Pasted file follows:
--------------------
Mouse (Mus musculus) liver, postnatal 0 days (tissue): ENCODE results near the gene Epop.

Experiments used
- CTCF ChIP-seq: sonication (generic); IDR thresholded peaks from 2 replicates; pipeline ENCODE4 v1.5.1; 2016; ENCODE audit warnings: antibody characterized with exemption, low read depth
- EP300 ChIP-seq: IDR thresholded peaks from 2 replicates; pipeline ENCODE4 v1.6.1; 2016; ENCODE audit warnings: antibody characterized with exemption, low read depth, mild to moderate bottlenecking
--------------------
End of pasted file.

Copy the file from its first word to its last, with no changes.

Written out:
Mouse (Mus musculus) liver, postnatal 0 days (tissue): ENCODE results near the gene Epop.

Experiments used
- CTCF ChIP-seq: sonication (generic); IDR thresholded peaks from 2 replicates; pipeline ENCODE4 v1.5.1; 2016; ENCODE audit warnings: antibody characterized with exemption, low read depth
- EP300 ChIP-seq: IDR thresholded peaks from 2 replicates; pipeline ENCODE4 v1.6.1; 2016; ENCODE audit warnings: antibody characterized with exemption, low read depth, mild to moderate bottlenecking